According to the CEO of IDFC, financier hesitation while funding state road projects results from lack of homogeneity in procedures adopted by states. States like Maharashtra, Madhya Pradesh, Gujarat, Punjab, Haryana, Rajasthan, Kerala and Karnataka have more PPP projects because they have a standardized Model Concession Agreement – a broad framework of rules concerning PPP projects. Also financiers like IDFC are also worried about the lower creditworthiness ease that states are able to provide, compared to agencies like the National Highways Authority of India. To diminish the risks arising from funding of state road projects, financiers are now in view of projects that are larger in dimension.
With the 11th plan foreseeing a doubling-up of investment in state and rural roads to Rs. 1.6 lakh crore, there is an imperative need for a sharp uptake in private sector investment.
Window for investment
According to the Parliamentarian panel, India needs to invest Rs. 200 crore every day for the next 20 years for road projects under National Highways Development Project and necessitates an efficient financing plan to meet this purpose. Accordingly, the government needs to raise Rs. 73,000 crore every year for the next two decades. The panel also stated that since government resources are not enough for such capital intensive activity, a proficient financing plan mobilizing all resources needs to be worked out to provide a balanced flow of funds.
In the month of July, six proposals from the Ministry of Road Transport and Highways have been approved by the government. These proposals are in five states. The predictable project cost of the permitted proposal is Rs. 9,773.85 crore.
Opportunity and potential
Road development is known as vital to maintain India’s economic growth and the constant focus on highway infrastructure development is targeted at annual growth of 12-15 percent for passenger traffic and 15-18 percent for cargo traffic.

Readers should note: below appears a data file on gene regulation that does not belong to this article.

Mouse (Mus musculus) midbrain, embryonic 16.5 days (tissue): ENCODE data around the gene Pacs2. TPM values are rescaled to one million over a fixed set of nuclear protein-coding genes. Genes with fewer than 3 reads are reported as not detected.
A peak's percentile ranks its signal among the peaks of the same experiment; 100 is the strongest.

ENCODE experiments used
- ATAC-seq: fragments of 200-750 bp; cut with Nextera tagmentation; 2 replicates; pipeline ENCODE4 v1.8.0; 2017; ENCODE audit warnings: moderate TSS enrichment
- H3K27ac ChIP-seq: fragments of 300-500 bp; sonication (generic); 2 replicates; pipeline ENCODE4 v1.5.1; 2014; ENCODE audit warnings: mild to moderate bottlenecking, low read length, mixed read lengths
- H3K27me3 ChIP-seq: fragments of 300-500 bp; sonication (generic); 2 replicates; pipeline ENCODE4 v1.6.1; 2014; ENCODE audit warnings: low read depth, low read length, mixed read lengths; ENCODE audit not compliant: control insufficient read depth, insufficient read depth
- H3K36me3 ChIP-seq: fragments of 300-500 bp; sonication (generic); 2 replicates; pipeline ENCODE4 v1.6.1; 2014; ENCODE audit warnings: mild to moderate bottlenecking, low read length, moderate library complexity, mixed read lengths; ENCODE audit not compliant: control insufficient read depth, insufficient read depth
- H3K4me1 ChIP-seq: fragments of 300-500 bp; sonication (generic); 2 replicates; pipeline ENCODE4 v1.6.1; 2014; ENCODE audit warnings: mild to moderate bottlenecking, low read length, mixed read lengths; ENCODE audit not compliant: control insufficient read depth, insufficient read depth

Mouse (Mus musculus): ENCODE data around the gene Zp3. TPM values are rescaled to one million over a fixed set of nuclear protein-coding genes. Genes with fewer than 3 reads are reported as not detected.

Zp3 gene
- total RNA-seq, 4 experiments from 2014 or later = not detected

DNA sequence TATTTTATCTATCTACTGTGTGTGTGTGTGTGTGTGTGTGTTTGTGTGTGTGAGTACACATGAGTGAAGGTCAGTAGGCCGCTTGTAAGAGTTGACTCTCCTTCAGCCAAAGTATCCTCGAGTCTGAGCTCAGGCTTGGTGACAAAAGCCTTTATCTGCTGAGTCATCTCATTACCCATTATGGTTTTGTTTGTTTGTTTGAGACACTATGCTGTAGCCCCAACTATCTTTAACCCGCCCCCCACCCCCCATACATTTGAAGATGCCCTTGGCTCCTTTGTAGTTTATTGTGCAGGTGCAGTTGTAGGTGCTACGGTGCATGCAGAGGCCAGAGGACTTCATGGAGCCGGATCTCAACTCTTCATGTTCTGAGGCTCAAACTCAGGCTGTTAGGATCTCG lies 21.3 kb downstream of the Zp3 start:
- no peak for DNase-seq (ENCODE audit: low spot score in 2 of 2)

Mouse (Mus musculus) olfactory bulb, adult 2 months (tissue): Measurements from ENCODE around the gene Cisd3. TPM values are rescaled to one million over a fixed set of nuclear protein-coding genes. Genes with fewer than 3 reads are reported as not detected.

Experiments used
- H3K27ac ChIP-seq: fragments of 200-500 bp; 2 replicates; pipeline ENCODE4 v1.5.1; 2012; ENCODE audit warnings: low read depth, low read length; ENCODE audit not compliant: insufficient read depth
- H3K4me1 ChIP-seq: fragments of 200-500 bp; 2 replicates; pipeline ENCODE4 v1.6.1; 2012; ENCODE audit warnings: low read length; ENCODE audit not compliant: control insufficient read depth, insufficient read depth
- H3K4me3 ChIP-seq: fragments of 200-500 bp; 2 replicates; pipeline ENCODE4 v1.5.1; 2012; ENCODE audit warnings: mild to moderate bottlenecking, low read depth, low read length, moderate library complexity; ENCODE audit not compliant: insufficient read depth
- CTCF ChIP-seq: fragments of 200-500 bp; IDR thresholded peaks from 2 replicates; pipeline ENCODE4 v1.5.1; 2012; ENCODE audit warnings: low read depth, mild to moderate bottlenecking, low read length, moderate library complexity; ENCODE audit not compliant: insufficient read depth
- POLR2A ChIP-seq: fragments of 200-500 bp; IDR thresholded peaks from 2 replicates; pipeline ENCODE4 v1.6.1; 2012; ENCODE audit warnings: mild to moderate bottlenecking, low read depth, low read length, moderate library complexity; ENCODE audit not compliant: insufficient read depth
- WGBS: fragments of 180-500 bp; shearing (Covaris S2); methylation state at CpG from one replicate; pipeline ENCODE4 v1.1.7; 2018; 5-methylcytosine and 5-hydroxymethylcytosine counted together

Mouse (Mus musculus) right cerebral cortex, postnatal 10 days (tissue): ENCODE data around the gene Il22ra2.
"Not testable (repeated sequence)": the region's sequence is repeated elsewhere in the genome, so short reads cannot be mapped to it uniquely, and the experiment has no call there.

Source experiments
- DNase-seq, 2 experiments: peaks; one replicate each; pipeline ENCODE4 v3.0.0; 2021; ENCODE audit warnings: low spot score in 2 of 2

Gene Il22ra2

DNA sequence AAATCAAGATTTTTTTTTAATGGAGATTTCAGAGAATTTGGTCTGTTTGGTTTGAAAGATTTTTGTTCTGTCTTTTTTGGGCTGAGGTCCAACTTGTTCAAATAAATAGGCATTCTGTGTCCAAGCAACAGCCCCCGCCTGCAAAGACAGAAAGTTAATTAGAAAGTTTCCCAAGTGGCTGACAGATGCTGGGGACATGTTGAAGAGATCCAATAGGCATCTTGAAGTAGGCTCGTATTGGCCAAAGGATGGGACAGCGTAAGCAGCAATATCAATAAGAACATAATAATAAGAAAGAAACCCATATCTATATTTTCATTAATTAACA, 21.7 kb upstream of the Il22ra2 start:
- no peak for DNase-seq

The project has been attracting huge FDI and the government is planning to increase spending on road development significantly with funding already in place based on a cess on fuel. Several high traffic stretches have already been awarded to private companies on a BOT basis. Two successful BOT models are already in place:
- The annuity model ; and
- The upfront/lump sum payment model.
The National Highway Development Program, linking a total investment of Rs. 220,000 crore (US$ 45.276 billion) up to 2012, has been established.
- 100 percent FDI under the automatic route in all road development projects.
- 100 percent income tax exemption for a period of 10 years
- Cabinet Committee on Economic Affairs has agreed upon the National Highways Fee (Determination of Rates and Collection) Rules, 2008 to establish uniformity in fee rate for public funded and private investments projects.
Many global players have joined the group in the development and reform of the highway infrastructure in India and Indian road construction projects have become a profitable and rising investment opportunity for numerous international giants.
The various international companies to join the league are:
- Berhad (Malaysia)
- Deutsche Bank, Emirates Trading Agency (Dubai)
- The Isolux Corsan Group (Spain)
- Italthai (Thailand)
- Baelim (Korea)
- Dyckerhoff (Russia)
- Widmann AG (Germany)
- IJM Corporation, SDN and Road Builders (Malaysia)
- Kajima and Taisei (Japan)
These companies have acquired equity stakes of 10 percent to 51 percent in various highway projects floated by the National Highway Authority of India and other state governments.